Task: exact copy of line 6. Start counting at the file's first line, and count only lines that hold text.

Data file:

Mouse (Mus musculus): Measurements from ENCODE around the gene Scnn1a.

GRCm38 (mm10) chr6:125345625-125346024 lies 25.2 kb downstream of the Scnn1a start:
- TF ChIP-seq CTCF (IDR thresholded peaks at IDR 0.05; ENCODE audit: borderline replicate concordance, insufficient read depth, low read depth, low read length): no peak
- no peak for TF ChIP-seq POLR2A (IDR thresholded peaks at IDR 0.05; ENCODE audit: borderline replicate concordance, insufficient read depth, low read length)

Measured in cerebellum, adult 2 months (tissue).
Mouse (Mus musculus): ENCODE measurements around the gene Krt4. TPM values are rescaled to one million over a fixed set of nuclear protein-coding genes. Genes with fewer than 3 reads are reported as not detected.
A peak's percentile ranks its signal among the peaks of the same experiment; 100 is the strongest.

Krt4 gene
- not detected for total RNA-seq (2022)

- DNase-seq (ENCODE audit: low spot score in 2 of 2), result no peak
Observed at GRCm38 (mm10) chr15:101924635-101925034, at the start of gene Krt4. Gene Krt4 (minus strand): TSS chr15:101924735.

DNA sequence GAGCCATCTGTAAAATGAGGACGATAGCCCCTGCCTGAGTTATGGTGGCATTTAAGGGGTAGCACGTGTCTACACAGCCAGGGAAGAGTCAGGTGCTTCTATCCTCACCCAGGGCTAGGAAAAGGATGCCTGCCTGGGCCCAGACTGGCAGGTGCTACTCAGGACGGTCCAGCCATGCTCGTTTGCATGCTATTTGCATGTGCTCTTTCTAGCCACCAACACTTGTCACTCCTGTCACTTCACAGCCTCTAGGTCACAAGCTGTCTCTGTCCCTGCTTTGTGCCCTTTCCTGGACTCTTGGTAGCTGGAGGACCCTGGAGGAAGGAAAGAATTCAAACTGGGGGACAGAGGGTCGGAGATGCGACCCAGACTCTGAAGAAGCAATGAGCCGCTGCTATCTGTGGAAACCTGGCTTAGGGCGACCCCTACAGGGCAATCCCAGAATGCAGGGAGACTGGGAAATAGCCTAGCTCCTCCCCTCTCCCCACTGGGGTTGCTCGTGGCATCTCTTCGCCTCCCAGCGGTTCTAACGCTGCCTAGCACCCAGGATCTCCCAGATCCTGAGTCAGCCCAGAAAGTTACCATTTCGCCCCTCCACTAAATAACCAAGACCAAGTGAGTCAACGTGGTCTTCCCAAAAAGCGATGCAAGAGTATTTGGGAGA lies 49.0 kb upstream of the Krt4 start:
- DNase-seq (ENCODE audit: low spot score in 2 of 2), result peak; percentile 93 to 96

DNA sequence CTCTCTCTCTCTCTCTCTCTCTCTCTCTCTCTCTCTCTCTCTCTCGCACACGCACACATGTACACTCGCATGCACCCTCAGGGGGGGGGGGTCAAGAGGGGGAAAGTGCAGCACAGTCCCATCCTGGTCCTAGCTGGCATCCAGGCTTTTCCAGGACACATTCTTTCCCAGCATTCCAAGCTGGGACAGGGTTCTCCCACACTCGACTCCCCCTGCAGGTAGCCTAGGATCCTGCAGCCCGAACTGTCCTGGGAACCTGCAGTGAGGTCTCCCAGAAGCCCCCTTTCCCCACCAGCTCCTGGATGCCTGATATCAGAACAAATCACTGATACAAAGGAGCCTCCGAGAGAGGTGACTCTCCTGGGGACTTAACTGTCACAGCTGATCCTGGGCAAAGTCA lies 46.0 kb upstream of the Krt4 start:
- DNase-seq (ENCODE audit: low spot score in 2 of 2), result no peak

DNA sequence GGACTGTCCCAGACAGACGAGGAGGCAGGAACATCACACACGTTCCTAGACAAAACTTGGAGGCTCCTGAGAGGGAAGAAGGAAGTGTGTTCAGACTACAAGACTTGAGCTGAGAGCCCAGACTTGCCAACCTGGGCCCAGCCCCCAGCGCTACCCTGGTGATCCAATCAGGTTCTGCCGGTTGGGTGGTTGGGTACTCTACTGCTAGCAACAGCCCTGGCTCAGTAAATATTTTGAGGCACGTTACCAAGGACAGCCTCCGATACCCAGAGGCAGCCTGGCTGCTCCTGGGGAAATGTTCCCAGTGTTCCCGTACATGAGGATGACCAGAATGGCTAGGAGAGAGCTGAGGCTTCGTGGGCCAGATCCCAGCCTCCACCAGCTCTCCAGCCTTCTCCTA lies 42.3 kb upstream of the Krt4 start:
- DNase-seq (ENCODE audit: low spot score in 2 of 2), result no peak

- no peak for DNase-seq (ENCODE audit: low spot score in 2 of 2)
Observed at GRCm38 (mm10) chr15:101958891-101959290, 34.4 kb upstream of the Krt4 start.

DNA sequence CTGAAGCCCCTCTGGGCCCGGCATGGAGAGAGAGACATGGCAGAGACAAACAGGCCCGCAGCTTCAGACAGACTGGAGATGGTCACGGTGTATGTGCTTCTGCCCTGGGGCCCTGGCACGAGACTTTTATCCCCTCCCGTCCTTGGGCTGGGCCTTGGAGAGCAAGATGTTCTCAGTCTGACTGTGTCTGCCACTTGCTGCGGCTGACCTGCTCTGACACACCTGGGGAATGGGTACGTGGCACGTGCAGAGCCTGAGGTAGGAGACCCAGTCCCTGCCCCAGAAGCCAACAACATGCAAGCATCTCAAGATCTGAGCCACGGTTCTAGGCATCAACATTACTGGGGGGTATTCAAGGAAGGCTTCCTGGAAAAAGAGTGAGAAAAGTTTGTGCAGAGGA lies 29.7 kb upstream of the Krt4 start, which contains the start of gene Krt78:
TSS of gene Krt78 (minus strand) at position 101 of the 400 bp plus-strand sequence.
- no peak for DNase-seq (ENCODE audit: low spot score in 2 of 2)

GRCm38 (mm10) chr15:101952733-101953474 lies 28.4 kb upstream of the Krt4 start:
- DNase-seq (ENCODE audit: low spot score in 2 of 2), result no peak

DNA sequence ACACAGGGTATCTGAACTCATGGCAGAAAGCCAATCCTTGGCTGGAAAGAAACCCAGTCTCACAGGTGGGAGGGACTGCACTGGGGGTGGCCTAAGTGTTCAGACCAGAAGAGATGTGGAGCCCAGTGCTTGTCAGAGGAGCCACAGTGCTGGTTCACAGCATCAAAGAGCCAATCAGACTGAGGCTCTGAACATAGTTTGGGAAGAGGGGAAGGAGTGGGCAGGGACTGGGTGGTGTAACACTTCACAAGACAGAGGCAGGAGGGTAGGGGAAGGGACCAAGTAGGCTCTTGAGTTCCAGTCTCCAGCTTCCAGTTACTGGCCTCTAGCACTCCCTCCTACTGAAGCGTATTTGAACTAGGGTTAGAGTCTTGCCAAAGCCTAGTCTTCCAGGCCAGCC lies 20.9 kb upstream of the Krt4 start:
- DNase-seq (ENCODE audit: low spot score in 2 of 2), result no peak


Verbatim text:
Mouse (Mus musculus): ENCODE measurements around the gene Krt4. TPM values are rescaled to one million over a fixed set of nuclear protein-coding genes. Genes with fewer than 3 reads are reported as not detected.